Even if a single council was not formed forecasts over reduced government funding shows councils are having to do more with less. Therefore, councillors already have to look at Council Tax levels anyway to meet this challenge. So it is likely in the case of Forest Heath that this would need to rise anyway, as it did last year, but this would not be due to becoming a single council. Becoming a single council will not involve any further increases in Council Tax over and above those already planned in order to ensure a stable and balanced budget for Forest Heath.
A single council would give the whole of west Suffolk greater financial resilience and lower council tax levels in longer term which would be a positive outcome from the process.
A public engagement exercise will be ongoing through June and into August and will include talking to a range of people and groups as well as business. There will be a statistically representative phone poll and people will also be able to have their say online. The views expressed during this engagement period will help inform the councillors when they come to make their decision. You can have your say by going to www.westsuffolk.gov.uk/singlecouncil
We have a shared and single staffing structure already following restructuring in 2013. By sharing services and staffing we have generated an annual saving of around £4 million a year. While we always continue to review staffing levels we do not envisage another significant restructure or associated job losses as a result of being a single council.
There are a range of options for how this could work, which the proposed Future Governance Member Steering Group could explore, in order for the new council to decide which option to pursue.
We would expect the new arrangements to be designed based on local representation, political balance and thereby democracy. Legislation already requires committees to be politically balanced to reflect the groups on the council. Committee and cabinet members would be from the whole council area, just as they are now.
How these principles are implemented could mean changes in cabinet roles; ward member roles; and committee structures and ways of working, to ensure both a strategic and place-based approach as appropriate.
Many district, county and other councils are already made up of 60+ councillors and work well. The meeting would be chaired by the Chairman/Mayor of the new council.
In addition to using other available venues, the new council would have two permanent options:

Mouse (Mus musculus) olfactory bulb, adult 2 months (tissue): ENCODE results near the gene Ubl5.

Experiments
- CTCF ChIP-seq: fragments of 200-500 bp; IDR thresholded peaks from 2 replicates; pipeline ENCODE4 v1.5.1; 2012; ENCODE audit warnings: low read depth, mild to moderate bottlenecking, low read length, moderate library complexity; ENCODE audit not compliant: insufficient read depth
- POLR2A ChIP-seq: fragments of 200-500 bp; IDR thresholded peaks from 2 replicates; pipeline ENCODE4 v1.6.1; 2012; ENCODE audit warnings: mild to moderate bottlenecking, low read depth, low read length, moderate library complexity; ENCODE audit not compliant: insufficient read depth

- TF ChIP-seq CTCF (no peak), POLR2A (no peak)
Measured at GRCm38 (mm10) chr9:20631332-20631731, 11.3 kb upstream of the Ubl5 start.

West Suffolk House’s conference room, which has a capacity of 100 already (which can be supplemented by external viewing). In addition the Western Way masterplan offers the opportunity of a new shared conference hub which could offer a much larger meeting room than the current conference room in West Suffolk House, which could be available from the early 2020s.
The Mildenhall Hub will be open in 2020 and have a large 250m2 hall in addition to its 150m2 council chamber, so could easily accommodate 60-75 councillors as well.
No. The new council would deliver the same services as the borough and district councils do now. But it would be in a better position to help do its bit to meet the shared objectives around health, economic prosperity and supporting communities that all local groups, community organisations, charities and public bodies in Suffolk look to achieve. It enables us to play our part in a better way with communities and other organisations to achieve those outcomes our residents and businesses want to ensure a good quality of life in west Suffolk.
Our overriding duty is to do what is best for the people, businesses and communities that live and seek to thrive in west Suffolk. Our focus is on what is best locally and we believe that this new council would be the right size to meet these challenges while working with other local public services.
Councillors will discuss the business plan and whether to go forward in September. If they decide to go ahead they can ask the Secretary of State to lay an order to create a new single council for west Suffolk which then has to be approved by the Government.
While there will be some cost to set up the new authority it is envisioned this will be repaid with the first year of becoming a new single council.